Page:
Talk about a time you were in an ambiguous situation and how you dealt with it.
Talk about a time you used data to make a decision or propose a new initiative.
When is a time you led a team outside of work?
What is something not on your resume that I should know or that you’d like to share?
Share a fun fact about yourself.
Overall, it was a fairly straightforward behavioral interview with expected questions. Adcom members were very welcoming and engaged with prospective students. Current students showed up in huge numbers to support interview day and to talk to applicants, which I think speaks highly to their culture.

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Michigan Ross Interview Questions – 3

Participated in a interview in early February during one of those weekend slots.

The day started with registration and breakfast, with a quick speech by Soojin, the admissions director.

After that, we got split into two groups, maize and blue which determined our interview slot.

Interviewed with a second year. He seemed more on the quiet side initially which made me a bit nervous as I couldn’t tell if the interview was going well. However, as the interview went on, I became more comfortable as he started smiling more as I answered more questions. Sample questions:

  1. Tell me about yourself
  2. Why Michigan Ross?
  3. How has your leadership style changed as you developed?
  4. Is there anything not covered in your application, you would like to share?

After that, I participated in the team exercise. You have to tell a story using two words given by a current student. Then you consolidate the words in your team to come up with a business problem and solution.

Michigan Ross Interview Questions – 4

The interview was by second year student which was extremely nice and feel like you have a conversation with your friend rather than an interviewer.
The interview starts exactly on time when he calls me via Skype.
Here are the questions:
Tell me about yourself.
Why do you want to have an MBA?
Why I want to do my shift in career?
Why Ross?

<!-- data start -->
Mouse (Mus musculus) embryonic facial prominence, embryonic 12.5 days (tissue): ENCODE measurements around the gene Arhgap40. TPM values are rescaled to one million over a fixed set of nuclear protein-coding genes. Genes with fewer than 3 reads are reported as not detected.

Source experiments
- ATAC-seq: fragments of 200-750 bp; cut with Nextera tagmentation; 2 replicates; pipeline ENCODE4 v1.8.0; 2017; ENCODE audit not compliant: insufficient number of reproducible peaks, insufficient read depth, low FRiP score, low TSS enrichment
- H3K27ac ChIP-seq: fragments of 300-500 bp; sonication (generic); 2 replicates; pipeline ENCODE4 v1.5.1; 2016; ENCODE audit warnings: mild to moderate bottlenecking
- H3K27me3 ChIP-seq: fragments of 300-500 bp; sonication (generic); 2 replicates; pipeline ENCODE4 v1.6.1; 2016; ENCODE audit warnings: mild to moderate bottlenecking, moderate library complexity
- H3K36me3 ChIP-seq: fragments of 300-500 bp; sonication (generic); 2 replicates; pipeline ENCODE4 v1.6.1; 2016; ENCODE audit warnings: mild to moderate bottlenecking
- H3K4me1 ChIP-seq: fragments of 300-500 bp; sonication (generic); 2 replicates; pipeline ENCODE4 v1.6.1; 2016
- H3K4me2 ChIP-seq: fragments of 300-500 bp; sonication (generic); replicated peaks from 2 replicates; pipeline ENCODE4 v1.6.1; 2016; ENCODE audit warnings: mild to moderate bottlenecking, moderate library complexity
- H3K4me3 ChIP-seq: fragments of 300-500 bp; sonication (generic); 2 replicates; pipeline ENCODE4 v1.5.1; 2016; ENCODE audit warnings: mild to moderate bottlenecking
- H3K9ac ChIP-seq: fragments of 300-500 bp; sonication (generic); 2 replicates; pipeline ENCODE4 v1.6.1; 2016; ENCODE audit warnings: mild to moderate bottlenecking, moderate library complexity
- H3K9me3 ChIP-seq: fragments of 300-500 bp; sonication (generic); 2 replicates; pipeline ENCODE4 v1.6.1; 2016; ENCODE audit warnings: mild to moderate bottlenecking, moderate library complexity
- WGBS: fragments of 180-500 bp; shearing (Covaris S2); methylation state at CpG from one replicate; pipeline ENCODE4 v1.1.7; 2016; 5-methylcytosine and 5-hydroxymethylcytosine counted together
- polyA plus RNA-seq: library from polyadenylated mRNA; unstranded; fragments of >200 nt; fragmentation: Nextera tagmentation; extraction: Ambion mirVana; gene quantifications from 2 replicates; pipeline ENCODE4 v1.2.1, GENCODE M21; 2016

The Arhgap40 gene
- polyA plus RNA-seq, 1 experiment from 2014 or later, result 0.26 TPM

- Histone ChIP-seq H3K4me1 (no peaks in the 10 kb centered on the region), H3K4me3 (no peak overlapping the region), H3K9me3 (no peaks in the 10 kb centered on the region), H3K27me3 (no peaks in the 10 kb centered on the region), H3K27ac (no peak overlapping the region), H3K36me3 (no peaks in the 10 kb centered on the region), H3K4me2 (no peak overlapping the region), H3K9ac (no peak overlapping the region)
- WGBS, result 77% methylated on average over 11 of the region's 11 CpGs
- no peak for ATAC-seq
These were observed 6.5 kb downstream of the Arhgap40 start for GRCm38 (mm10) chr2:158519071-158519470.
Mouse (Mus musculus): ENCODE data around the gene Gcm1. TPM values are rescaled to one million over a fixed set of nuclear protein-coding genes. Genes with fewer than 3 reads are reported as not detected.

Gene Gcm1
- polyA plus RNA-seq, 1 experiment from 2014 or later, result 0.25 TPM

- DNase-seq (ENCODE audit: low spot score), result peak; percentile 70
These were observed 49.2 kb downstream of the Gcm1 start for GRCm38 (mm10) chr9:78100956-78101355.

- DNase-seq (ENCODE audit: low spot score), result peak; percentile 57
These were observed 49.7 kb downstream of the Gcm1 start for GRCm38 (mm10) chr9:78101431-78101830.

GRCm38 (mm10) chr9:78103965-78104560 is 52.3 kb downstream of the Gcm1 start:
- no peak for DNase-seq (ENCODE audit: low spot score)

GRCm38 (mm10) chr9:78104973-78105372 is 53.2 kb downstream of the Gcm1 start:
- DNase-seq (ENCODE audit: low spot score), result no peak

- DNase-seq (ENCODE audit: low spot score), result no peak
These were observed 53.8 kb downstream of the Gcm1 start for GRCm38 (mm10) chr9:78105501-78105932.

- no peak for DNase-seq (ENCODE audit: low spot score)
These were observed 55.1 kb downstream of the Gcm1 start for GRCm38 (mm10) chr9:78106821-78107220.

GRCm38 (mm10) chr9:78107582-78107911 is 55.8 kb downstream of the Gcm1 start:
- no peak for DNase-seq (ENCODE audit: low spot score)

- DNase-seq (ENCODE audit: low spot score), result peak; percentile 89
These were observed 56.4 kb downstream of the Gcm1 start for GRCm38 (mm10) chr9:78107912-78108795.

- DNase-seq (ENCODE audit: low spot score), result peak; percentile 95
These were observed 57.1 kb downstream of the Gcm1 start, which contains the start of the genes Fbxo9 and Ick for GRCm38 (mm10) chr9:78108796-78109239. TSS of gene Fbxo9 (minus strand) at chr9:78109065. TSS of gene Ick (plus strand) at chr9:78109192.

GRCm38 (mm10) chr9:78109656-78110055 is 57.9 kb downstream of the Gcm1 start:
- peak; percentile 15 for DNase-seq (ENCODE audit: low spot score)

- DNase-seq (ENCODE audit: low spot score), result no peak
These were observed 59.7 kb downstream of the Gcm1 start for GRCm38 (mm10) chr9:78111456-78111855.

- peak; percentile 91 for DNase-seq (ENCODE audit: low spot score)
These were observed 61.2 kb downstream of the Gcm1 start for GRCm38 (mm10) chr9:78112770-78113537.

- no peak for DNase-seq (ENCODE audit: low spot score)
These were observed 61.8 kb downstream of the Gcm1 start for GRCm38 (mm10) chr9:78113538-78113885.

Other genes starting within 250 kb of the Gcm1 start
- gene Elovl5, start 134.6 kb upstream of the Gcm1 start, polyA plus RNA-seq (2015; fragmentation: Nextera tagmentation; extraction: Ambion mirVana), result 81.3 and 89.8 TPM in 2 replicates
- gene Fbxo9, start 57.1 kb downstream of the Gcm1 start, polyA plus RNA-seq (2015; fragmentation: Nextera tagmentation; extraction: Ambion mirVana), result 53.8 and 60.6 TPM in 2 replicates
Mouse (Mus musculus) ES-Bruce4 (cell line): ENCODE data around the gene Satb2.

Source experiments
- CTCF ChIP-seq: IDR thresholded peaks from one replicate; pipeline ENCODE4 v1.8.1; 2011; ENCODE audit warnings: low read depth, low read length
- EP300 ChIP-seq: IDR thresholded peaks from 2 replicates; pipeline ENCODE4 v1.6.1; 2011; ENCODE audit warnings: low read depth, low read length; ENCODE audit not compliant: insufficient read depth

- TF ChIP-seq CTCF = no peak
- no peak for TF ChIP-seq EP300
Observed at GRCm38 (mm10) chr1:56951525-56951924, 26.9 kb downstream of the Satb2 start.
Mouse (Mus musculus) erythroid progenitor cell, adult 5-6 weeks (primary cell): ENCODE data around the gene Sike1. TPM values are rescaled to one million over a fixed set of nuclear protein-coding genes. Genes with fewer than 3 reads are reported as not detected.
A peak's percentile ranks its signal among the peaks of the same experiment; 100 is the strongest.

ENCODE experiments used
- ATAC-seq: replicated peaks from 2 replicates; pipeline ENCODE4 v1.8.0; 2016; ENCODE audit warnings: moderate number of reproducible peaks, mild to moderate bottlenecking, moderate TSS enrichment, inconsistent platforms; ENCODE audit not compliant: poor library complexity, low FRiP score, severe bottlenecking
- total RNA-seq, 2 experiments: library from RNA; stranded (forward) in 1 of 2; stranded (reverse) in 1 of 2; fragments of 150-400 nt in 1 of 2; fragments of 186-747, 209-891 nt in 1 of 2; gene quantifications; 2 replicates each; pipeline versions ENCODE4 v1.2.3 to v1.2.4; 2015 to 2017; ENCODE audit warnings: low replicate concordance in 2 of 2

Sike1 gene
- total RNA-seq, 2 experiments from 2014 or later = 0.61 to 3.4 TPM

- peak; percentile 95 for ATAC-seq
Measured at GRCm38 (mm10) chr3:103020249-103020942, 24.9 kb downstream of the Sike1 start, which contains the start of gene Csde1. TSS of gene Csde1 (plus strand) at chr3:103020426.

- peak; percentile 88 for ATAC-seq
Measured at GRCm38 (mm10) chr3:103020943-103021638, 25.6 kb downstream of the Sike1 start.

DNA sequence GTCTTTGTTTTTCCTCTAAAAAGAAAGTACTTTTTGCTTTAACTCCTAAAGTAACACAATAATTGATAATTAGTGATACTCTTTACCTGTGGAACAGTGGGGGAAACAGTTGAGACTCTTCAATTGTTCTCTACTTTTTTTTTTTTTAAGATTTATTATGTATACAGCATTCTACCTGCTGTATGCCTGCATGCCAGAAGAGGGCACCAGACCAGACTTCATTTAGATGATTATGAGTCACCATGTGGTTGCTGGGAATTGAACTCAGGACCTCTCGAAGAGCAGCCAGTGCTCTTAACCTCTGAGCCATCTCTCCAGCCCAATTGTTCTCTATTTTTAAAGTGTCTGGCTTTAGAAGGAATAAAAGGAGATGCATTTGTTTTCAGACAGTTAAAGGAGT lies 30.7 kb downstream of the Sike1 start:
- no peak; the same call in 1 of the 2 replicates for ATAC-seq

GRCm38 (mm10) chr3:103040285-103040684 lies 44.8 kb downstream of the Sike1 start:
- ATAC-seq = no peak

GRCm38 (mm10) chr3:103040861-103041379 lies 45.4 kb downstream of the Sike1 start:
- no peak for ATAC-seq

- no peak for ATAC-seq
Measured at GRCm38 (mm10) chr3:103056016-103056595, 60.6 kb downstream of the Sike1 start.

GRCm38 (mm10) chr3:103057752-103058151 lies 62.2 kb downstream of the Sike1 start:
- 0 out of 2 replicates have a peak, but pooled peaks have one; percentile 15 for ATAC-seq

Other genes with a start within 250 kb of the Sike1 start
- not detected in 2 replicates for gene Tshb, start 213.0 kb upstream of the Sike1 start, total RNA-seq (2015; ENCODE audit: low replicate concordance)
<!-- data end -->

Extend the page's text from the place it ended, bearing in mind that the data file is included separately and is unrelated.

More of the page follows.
Tell me about a leadership experience that you had.
Did you ever need to educated your subordinate? How you succeed in doing this?
What criteria you defined as to a good leader/manager?
After 35 minutes he asked me if I have any question, he told me about himself and his experience at Ross and why he chose this program.
I finished the interview with very good feeling, hope to hear good news.

Michigan Ross Interview Questions – 5

The individual interview was ~ 40 minutes, relaxed and conversational. Questions included the following:

  • Tell me about yourself?
  • Why do you want to get an MBA?
  • What are your career goals?
  • Describe a time when you led an organization
  • Describe a time when you worked with a diverse team towards a common goal
  • Describe a time when your team could not have succeeded without you
  • Describe a time when you exceeded expectations

Pretty standard behavioral stuff. There was also a team exercise, which just involves working well with others and being a friendly person. Overall, a great campus visit and interview experience with Ross. The Admissions team does an awesome job of putting together compelling programming (networking session, student panel, campus tour, mock class) and allowing prospective students to interact with the Ross community, both students and faculty. They seem really committed to putting together the right incoming class.


Michigan Ross Interview Questions – 6

Let’s give you the feel of an interview: Interviewer: Hi there! Thanks for joining me today. This interview is meant to be conversational and relaxed, so feel free to be yourself. We have around 40 minutes for this conversation. Let’s get started with some questions-

  1. Can you share a situation where you had indirect reports who didn’t listen to your suggestions or recommendations? How did you handle that situation?